Clubhouse dynamics came into play, and Beltrán, a 20-year veteran, reportedly didn’t take too well to players approaching him about the operation. Players described him to The Athletic as “El Jefe, the Godfather, the king, the alpha male in the building.”

A half-dozen former Astros players spoke with The Athletic on the condition of anonymity and said some players were afraid to approach Beltrán and express their disdain for the cheating scheme. At one point, veteran catcher Brian McCann approached Beltrán and asked him to end the operation.

“He disregarded it and steamrolled everybody,” one of the team members said. “Where do you go if you’re a young, impressionable player with the Astros and this guy says, ‘We’re doing this’? What do you do?”

(Beltran retired after the 2017 season; the Astros players reportedly stopped using the system to steal signs sometime in the 2018 season because they felt it was not productive.)

To this point, I have not heard a single Astros player, coach, executive or team official try to make a case that the charges are false, that the Astros are innocent.  (We’re starting to hear rumblings that there are plenty of other teams that are guilty, too, but that’s irrelevant to whether or not the Astros cheated; no one is saying the Astros didn’t do it.)  Nobody I’ve heard has tried to pardon any of the players individually, make us believe that this guy didn’t participate in the cheating.  They are publicly accepting the accusation that they violated the rules of the game, that they cheated in a way that effected the outcome of games.

Today Jim Crane and his players spent a lot of time reminding us us that they are have said they are sorry, that they have expressed remorse, as if that is all they need to say for us to be honor-bound to start to forget the whole sorry affair and rightfully turn attention to who will be the fourth and fifth starters this year, and whether or not Myles Straw can adequately replace Jake Marisnick as the designated late inning pinch runner.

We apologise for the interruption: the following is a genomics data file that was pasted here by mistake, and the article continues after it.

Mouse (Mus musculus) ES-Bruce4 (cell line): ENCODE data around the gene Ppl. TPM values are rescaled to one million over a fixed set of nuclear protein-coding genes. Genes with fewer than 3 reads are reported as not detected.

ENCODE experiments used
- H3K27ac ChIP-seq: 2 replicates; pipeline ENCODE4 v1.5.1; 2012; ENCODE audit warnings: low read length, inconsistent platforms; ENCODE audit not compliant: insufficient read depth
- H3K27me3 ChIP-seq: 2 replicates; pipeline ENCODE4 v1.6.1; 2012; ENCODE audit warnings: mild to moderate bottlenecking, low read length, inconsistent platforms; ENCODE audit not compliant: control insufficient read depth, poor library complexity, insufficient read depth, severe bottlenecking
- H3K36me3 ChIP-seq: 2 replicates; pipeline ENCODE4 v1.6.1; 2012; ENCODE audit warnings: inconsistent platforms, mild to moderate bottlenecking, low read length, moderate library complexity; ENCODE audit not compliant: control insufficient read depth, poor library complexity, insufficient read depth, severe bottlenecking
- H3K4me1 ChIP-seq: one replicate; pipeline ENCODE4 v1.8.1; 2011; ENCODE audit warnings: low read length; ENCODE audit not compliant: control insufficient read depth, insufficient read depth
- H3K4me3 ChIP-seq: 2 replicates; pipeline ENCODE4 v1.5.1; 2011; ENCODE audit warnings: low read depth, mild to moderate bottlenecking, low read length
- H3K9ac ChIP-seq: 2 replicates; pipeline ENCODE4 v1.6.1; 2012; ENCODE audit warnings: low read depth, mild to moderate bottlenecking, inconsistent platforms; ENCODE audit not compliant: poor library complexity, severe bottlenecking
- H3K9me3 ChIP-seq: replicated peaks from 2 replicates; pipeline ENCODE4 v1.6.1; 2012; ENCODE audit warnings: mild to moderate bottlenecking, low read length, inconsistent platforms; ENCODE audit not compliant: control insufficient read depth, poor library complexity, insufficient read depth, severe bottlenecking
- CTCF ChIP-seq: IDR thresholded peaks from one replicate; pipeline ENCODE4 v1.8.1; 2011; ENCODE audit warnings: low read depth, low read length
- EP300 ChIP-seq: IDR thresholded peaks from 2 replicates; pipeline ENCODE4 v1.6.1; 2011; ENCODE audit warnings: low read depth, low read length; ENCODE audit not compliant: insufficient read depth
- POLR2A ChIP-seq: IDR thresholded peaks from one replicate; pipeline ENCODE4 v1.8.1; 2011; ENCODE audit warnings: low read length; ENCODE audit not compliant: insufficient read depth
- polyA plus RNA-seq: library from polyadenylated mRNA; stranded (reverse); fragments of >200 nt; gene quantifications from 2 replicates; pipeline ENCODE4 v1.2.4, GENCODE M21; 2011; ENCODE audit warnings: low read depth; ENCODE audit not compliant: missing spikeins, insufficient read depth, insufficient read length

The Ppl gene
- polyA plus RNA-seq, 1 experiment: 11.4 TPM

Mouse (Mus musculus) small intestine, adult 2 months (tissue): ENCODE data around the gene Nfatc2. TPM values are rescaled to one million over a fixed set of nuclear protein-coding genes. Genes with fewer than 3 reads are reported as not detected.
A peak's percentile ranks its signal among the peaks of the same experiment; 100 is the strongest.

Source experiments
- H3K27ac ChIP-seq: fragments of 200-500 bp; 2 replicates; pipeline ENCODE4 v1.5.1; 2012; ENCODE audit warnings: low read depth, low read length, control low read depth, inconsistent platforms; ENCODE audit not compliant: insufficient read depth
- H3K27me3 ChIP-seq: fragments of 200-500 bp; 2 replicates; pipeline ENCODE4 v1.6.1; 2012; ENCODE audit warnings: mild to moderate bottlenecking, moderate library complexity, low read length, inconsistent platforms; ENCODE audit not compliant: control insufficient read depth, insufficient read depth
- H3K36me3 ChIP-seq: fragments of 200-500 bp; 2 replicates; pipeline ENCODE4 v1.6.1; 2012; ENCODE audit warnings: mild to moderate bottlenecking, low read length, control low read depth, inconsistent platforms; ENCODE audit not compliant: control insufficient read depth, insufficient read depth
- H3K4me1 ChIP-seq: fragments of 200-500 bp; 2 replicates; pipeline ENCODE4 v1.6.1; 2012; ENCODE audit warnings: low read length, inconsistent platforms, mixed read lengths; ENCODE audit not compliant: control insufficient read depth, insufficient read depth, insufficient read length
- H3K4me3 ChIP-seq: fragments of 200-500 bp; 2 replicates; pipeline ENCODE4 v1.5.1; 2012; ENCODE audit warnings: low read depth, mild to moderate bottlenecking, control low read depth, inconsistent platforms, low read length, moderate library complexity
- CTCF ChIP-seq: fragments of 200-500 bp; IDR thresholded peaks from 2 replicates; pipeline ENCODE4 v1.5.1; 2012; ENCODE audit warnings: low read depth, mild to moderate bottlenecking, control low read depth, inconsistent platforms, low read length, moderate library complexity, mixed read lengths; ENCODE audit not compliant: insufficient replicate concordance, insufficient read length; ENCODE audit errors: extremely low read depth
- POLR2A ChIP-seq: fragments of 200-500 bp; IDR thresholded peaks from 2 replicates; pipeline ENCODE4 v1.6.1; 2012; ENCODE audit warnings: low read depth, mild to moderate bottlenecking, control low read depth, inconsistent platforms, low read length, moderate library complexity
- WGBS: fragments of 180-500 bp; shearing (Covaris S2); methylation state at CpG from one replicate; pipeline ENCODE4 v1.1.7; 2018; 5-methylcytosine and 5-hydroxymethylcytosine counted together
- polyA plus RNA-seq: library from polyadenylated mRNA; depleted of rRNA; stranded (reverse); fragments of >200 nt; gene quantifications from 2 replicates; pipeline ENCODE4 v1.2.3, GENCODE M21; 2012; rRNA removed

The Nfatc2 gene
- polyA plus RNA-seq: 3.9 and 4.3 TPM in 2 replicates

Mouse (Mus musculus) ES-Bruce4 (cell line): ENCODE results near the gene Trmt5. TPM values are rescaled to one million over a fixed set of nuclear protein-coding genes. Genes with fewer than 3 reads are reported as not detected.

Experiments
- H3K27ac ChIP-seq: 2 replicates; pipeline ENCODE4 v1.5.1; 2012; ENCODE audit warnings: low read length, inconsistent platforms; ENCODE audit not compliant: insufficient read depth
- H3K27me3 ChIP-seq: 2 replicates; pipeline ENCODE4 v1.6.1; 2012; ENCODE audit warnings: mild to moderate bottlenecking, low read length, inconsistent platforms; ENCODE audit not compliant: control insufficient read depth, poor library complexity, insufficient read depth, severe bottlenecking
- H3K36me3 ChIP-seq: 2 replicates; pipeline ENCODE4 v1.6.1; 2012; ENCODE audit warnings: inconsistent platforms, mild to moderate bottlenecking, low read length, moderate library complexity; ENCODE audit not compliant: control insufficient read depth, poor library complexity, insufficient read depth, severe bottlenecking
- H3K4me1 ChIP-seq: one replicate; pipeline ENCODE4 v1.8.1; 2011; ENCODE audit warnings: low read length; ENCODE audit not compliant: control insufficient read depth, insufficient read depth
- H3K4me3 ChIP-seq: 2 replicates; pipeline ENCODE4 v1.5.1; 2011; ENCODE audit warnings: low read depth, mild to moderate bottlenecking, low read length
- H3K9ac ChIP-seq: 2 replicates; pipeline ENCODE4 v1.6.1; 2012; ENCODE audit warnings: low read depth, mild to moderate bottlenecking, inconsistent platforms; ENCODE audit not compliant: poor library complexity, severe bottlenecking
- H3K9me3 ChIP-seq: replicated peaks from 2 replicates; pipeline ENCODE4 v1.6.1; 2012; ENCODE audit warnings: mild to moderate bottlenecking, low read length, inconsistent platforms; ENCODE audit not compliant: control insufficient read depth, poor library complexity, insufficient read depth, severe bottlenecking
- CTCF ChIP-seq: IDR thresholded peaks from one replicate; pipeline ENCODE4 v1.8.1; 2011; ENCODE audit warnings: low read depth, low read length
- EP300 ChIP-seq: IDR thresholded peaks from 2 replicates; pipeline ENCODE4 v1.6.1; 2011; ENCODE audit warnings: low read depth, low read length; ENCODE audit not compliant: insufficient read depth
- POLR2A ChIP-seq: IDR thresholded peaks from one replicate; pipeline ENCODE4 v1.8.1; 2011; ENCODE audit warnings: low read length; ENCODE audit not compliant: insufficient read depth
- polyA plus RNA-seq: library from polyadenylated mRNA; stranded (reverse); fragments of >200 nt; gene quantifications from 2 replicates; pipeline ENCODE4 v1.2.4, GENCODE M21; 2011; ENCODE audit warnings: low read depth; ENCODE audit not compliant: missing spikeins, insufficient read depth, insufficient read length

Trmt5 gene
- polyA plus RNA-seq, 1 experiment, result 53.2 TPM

What the Astros haven’t conveyed so far, at least not to me yet, is that they really “know why they’re supposed to be sorry” about this.

The players and owner Jim Crane held a team meeting on Wednesday to plan a course of action for the next day of camp. On Thursday, they severely underwhelmed. Astros hitters Jose Altuve and Alex Bregman provided roughly two minutes of insincere, vague remarks, while Crane issued a strange denial that the team’s cheating actually affected the outcome of the games.

“I am really sorry about the choices that were made by my team, by the organization, and by me,” Bregman said, squeezing as much out of the passive voice as he could.

(snip)

The Astros’ talking points all had heavy overlap. The players said most of them didn’t speak out earlier because they wanted to get together and address it as a team. (Or maybe they wanted to get their stories straight and not admit any more than what was in MLB’s investigation.) They were sorry that they didn’t do more to stop it. They hoped to move on and be better in the future. They also didn’t specify what exactly they were supposed to be sorry for.

One more thing: it occurs to me that there is a way that the Astros could still make this even more annoying.  If—despite all we’ve learned so far about the Astros cheating and whatever may still come out—if the team and the players come out tomorrow, and the next day, and next week and next month, and for however long it is that people in and out of the game are still pissed off and/or disappointed about this sorry episode…if they now take the attitude that they have done all the apologizing that is necessary and have nothing more to say on the matter…if one of them looks down his nose at a reporter and huffs that he has “already addressed that issue” and refuses to say another word…

And if the reporters let them get away with that?  If they don’t “chase them ‘round the moons of Nibia and ‘round the Antares maelstrom, and ‘round perdition’s flame” to get a honest answer to a legitimate question…well, that’s a whole ‘nuther blog post.

A few thoughts on the events of the day